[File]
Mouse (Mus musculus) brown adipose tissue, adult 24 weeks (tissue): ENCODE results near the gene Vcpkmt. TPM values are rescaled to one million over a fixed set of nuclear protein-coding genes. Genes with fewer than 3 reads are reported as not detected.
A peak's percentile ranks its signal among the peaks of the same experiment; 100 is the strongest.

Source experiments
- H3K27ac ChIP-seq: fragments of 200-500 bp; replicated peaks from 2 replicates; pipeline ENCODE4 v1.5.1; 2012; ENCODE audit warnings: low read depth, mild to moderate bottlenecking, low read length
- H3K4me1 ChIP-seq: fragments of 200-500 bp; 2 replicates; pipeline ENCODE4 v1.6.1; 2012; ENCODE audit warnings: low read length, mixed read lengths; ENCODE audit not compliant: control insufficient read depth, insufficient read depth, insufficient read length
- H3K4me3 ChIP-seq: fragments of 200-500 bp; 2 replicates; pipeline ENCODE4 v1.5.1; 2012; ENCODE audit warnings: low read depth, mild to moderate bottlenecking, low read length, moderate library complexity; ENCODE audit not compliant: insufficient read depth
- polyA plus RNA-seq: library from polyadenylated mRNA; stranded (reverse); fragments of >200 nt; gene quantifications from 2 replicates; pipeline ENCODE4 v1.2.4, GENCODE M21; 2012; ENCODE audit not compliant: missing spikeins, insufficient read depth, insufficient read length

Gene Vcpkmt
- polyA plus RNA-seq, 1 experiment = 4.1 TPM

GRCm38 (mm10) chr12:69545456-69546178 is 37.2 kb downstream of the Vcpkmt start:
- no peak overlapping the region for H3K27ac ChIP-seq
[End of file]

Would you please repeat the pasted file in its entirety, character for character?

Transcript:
Mouse (Mus musculus) brown adipose tissue, adult 24 weeks (tissue): ENCODE results near the gene Vcpkmt. TPM values are rescaled to one million over a fixed set of nuclear protein-coding genes. Genes with fewer than 3 reads are reported as not detected.
A peak's percentile ranks its signal among the peaks of the same experiment; 100 is the strongest.

Source experiments
- H3K27ac ChIP-seq: fragments of 200-500 bp; replicated peaks from 2 replicates; pipeline ENCODE4 v1.5.1; 2012; ENCODE audit warnings: low read depth, mild to moderate bottlenecking, low read length
- H3K4me1 ChIP-seq: fragments of 200-500 bp; 2 replicates; pipeline ENCODE4 v1.6.1; 2012; ENCODE audit warnings: low read length, mixed read lengths; ENCODE audit not compliant: control insufficient read depth, insufficient read depth, insufficient read length
- H3K4me3 ChIP-seq: fragments of 200-500 bp; 2 replicates; pipeline ENCODE4 v1.5.1; 2012; ENCODE audit warnings: low read depth, mild to moderate bottlenecking, low read length, moderate library complexity; ENCODE audit not compliant: insufficient read depth
- polyA plus RNA-seq: library from polyadenylated mRNA; stranded (reverse); fragments of >200 nt; gene quantifications from 2 replicates; pipeline ENCODE4 v1.2.4, GENCODE M21; 2012; ENCODE audit not compliant: missing spikeins, insufficient read depth, insufficient read length

Gene Vcpkmt
- polyA plus RNA-seq, 1 experiment = 4.1 TPM

GRCm38 (mm10) chr12:69545456-69546178 is 37.2 kb downstream of the Vcpkmt start:
- no peak overlapping the region for H3K27ac ChIP-seq